Solution Structures of a Kunitz-type chymotrypsin inhibitor from Bungarus fasciatus
Chun-Hua Hsu1,2,3, Shih-Hsiung Wu1,3, Shyh-Horng Chiou1,3, Ning-Yuan Su2, Chinpan Chen2
1Institute of Biochemical Sciences, National Taiwan University, and 2Institute of Biomedical Sciences, 3Institute of Biological Chemistry, Academia Sinica, Taipei, Taiwan, R.O.C.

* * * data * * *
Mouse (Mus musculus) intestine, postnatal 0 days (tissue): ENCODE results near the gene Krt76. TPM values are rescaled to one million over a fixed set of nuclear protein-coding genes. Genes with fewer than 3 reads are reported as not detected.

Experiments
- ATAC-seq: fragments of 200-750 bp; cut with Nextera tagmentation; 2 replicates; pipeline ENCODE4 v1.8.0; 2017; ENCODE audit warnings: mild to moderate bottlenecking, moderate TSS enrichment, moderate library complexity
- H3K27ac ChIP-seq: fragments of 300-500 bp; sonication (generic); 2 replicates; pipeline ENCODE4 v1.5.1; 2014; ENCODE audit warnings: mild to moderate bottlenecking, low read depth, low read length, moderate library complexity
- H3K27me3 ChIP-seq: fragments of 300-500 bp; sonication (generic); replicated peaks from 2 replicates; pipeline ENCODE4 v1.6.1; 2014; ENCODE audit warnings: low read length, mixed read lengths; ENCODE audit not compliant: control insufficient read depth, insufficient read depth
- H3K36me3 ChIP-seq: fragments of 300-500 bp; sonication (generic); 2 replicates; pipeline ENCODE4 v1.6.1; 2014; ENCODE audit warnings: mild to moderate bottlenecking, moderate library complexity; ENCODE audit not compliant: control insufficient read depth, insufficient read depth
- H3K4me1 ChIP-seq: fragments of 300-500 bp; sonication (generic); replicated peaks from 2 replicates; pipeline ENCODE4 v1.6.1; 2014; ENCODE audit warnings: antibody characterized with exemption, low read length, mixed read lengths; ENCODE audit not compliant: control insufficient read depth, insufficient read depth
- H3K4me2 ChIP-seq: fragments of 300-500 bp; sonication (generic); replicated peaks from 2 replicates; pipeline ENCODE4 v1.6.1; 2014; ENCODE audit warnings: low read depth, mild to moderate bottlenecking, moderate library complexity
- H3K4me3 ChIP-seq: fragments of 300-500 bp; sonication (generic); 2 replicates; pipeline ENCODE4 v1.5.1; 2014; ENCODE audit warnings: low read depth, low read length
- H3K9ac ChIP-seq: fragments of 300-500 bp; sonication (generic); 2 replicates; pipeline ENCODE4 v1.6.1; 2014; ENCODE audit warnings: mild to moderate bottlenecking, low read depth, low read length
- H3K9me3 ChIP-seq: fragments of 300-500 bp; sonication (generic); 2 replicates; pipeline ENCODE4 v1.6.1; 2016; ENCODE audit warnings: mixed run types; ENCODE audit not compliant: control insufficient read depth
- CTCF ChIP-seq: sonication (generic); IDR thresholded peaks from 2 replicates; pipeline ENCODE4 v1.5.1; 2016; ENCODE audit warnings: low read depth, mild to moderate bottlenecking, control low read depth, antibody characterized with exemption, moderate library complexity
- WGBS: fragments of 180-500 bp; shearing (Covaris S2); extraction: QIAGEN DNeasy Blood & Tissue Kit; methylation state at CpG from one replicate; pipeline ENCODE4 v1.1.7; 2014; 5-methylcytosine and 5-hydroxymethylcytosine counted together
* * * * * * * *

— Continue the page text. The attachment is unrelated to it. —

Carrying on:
BF9 is the fraction IX component isolated from the venom of Bungarus fasciatus and consists of 65 amino acid residues with three disulfide bridges. It is a chymotrypsin inhibitor and belongs to a member of the BPTI-like superfamily. The 3D NMR solution structures of BF9 were determined on the basis of 536 interproton, 33 tortional-angle and 30 hydrogen-bond restraints by simulated annealing and energy minimization calculations using the X-PLOR program. The final set of 10 NMR structures is exceptionally well defined with average pairwise RMS differences of 0.47 Å for the backbone atoms in the secondary structure regions and 0.86 Å in residues 3-58. Based on the 3D structure, the unusual chemical shifts observed for BF9 were found to be due to an aromatic ring current effect. The side chains of Phe23, Tyr24, Tyr25, Phe35 and Phe47 exhibit a large number of long-range NOEs and are the principal components of the hydrophobic core in BF9. Most of the residues with slowly exchanging amide protons were found to be located in the b-sheet and C-terminal a-helical regions. This indicates that the secondary structures in BF9 are stable and rigid. To gain insight into the structure-function among the proteins in the BPTI-like superfamily, we compared the 3D structure of BF9 with three BPTI-like proteins (BPTI, DTK and TAP) that possess distinct biological functions. We found that these proteins possess similar secondary elements, but the loop regions and b-turn are different from each other. Based on the functional site residues of each protein, the amino acid types, the flexibility and the rigidity in the loop regions and the b-turn are considered to be related to various biological functions in BPTI-like superfamily.